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The Gherkin…

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O2, originally known as The Millennium Dome…

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And of course the London Eye…

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While the weather in London isn’t always the best, when the sun does come out the parks throughout the city are busy with people taking in every bit of sunlight on rentable deck chairs. This is seen in all three of the central city’s major parks: Kensington Gardens, Hyde Park and Regent’s Park.

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It’s easy to get sucked into life in London and it’s no wonder many who come here find it difficult to leave. The cultural scene is huge, with dozens of high-end stage productions showing at any given time, famous bands playing somewhere in the city every other night, and the many famous art galleries and museums scattered throughout the city. Including the National Art Gallery with its giant blue cock.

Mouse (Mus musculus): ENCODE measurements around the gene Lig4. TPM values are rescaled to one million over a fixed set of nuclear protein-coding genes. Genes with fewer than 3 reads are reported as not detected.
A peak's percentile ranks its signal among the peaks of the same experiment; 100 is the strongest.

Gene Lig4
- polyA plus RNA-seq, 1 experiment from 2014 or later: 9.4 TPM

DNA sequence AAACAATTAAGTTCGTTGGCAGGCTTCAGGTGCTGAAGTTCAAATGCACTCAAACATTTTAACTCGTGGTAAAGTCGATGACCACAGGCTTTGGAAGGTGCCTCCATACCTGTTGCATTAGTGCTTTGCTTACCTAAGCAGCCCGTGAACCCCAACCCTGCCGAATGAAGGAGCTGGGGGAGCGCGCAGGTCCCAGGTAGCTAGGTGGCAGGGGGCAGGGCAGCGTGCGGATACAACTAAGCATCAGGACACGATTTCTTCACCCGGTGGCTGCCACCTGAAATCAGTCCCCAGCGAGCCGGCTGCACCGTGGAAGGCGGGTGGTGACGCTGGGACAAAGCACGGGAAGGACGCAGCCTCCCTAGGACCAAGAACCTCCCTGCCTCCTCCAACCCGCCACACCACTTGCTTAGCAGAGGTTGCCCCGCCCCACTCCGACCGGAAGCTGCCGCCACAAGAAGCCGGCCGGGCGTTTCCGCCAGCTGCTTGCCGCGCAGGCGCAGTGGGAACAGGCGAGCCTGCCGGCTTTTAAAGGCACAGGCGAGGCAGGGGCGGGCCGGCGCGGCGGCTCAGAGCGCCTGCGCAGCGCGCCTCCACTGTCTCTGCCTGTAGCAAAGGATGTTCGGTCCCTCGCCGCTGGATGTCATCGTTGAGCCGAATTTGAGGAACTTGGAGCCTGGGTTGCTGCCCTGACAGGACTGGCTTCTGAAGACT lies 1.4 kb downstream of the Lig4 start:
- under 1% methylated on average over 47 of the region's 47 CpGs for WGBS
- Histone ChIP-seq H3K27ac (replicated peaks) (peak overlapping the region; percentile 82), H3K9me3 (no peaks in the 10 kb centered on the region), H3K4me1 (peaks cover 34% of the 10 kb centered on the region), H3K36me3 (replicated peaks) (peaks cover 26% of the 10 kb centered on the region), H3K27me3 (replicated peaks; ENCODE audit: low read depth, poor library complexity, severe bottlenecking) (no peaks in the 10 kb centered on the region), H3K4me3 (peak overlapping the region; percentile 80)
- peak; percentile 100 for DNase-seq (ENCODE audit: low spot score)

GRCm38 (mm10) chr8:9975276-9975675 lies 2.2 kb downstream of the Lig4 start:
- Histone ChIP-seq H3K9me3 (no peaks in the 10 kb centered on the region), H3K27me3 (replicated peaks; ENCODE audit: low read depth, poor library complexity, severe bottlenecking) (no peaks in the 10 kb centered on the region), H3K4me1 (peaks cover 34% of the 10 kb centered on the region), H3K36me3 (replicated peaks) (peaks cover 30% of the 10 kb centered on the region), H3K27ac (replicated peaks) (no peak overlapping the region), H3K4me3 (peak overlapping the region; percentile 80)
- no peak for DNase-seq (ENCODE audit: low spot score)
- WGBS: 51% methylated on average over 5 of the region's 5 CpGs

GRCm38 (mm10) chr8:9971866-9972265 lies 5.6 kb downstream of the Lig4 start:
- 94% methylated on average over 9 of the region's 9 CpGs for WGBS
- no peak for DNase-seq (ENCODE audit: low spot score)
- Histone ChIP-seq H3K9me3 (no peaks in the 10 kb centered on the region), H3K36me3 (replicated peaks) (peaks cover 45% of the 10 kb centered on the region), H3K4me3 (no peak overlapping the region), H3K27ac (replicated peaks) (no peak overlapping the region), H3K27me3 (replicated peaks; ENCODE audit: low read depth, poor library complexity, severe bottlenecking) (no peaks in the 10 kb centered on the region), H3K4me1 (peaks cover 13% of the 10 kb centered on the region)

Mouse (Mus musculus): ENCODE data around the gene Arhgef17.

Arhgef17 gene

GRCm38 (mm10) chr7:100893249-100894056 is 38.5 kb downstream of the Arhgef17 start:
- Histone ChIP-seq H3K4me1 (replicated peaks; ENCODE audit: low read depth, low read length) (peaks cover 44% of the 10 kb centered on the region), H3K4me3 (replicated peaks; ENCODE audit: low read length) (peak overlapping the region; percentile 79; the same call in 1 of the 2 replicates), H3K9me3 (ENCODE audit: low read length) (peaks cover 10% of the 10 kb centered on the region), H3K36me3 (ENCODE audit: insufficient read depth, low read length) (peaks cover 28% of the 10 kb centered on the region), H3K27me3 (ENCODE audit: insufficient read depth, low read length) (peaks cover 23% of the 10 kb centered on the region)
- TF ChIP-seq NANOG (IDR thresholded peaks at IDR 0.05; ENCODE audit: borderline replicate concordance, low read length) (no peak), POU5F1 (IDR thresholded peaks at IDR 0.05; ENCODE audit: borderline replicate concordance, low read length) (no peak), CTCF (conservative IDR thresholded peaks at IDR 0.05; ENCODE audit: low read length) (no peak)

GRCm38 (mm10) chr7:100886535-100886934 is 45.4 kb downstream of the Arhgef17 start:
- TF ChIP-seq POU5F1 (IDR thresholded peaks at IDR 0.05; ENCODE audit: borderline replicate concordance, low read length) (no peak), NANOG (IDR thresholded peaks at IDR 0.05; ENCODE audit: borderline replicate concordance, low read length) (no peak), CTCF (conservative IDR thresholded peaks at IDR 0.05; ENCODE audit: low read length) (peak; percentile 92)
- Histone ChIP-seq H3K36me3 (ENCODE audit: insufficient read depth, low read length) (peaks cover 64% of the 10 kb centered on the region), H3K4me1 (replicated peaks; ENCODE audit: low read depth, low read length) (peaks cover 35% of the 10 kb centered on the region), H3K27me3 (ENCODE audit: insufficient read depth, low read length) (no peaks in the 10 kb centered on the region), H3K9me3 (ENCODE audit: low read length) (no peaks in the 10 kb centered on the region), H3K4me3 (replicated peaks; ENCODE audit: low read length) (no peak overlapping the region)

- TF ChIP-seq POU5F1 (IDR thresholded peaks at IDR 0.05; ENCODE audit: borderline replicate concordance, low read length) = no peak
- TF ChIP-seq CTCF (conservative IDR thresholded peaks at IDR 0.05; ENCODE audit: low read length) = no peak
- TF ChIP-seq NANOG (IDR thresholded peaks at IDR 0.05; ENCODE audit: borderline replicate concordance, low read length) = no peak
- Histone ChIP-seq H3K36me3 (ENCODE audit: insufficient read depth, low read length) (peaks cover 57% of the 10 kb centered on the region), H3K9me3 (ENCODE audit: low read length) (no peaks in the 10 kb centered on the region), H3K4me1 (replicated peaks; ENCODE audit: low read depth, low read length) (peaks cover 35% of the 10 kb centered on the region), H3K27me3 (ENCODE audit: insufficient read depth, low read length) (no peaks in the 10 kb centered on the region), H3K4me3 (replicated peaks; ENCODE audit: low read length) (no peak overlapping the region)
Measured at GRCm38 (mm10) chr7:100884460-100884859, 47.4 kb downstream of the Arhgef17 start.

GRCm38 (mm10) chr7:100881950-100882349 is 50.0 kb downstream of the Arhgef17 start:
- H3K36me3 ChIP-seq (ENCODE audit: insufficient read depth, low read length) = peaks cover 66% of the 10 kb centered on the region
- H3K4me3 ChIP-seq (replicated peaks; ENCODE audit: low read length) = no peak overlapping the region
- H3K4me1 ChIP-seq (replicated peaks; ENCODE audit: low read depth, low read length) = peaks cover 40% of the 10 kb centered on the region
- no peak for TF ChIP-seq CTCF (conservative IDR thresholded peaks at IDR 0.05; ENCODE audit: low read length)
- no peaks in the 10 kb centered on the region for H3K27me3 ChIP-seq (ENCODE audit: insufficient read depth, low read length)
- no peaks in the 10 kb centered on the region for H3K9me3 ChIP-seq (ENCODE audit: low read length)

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With the world’s largest airport system, London is reportedly the world’s most visited city. And with the diverse societies of Europe and North-Africa on its doorstep, it’s not surprising that the city is a jumping off point, something I intend to explore in the future.

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There are many facets of life in London with so many nationalities represented here, although it’s difficult to find the actual british people among the crowds of foreigners. This makes the city a cultural melting pot and adding to its appeal.

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Finally, nothing reeks London more than a red double-decker bus with a Doctor Who advert on the side.

Next I head north to Manchester.

The World Wanderer